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quizivex
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Re: Women in Physics

Postby quizivex » Mon Feb 02, 2009 7:37 pm

twistor wrote:I was rubbing one out to your picture.

Now that I'm done, I'm noticing that your eye avatar and the eye color in your picture seem to be in disagreement....

There is no disagreement! The eyes look the same color to me. I think what you observed was an illusion caused by the cum you squirted on the headshot photo... Due to diffraction you only observed part of the spectrum of the original eye color you see in the avatar.

Hmm I might as well grab some canola oil and test it myself...

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twistor
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Re: Women in Physics

Postby twistor » Mon Feb 02, 2009 9:02 pm

I thought it might be a relativistic shift due to the fact that I was rocking back and forth really fast while masturbating, but then I took a second look. grae313 has green eyes but the runway model in the photo has blue eyes.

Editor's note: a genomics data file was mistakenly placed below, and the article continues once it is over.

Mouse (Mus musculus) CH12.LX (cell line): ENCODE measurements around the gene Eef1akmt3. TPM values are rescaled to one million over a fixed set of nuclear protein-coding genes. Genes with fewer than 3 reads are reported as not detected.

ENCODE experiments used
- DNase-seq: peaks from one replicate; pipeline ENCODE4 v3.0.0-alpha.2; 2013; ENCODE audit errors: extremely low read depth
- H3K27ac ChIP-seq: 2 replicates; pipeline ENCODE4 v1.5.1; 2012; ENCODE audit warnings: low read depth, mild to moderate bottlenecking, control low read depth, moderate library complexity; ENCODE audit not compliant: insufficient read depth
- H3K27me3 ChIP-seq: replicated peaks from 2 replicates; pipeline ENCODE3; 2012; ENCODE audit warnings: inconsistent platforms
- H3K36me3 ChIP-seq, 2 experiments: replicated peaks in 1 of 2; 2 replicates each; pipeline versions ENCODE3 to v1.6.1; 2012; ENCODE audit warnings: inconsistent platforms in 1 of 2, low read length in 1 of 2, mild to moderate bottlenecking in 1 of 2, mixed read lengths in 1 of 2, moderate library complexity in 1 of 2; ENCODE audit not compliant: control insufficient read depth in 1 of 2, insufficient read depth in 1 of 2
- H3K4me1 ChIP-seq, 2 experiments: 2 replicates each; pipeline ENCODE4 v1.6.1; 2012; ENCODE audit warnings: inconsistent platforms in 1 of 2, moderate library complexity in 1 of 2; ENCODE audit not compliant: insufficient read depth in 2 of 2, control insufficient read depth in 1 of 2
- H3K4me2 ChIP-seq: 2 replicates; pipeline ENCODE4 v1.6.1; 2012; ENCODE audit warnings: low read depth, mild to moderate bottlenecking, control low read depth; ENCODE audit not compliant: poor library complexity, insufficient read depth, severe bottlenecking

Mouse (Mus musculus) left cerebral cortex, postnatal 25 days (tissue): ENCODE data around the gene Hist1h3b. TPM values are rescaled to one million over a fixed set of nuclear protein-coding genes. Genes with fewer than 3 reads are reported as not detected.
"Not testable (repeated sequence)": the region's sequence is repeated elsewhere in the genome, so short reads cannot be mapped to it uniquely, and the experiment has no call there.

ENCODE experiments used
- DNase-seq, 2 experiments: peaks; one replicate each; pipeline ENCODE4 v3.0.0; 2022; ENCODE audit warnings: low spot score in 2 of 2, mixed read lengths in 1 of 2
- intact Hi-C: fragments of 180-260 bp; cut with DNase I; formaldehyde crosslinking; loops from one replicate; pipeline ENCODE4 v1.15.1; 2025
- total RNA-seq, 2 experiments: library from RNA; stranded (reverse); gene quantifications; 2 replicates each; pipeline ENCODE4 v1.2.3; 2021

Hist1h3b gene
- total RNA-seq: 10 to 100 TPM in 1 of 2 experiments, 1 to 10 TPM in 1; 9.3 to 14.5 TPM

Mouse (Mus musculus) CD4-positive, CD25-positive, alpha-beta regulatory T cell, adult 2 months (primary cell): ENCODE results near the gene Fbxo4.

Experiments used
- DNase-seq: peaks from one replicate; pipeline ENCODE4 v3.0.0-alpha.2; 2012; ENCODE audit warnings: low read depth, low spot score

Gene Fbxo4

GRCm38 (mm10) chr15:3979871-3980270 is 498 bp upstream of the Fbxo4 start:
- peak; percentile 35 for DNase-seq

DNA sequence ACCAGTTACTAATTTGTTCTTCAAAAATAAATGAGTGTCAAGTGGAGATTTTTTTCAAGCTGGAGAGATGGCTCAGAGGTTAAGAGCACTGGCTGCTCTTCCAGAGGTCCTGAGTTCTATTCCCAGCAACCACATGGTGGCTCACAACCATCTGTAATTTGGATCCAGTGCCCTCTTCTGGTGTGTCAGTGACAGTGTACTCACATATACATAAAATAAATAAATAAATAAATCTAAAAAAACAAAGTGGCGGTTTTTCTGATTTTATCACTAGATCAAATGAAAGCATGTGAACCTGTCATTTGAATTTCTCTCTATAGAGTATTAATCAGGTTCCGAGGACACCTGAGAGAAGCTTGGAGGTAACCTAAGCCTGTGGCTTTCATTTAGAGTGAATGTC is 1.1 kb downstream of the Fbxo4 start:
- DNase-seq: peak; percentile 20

astrofan
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Re: Women in Physics

Postby astrofan » Tue Feb 03, 2009 2:30 am

twistor wrote:I thought it might be a relativistic shift due to the fact that I was rocking back and forth really fast while masturbating, but then I took a second look. grae313 has green eyes but the runway model in the photo has blue eyes.


Interesting conversations you all have here in the physics lounge, though I sorta feel bad because it was a serious topic.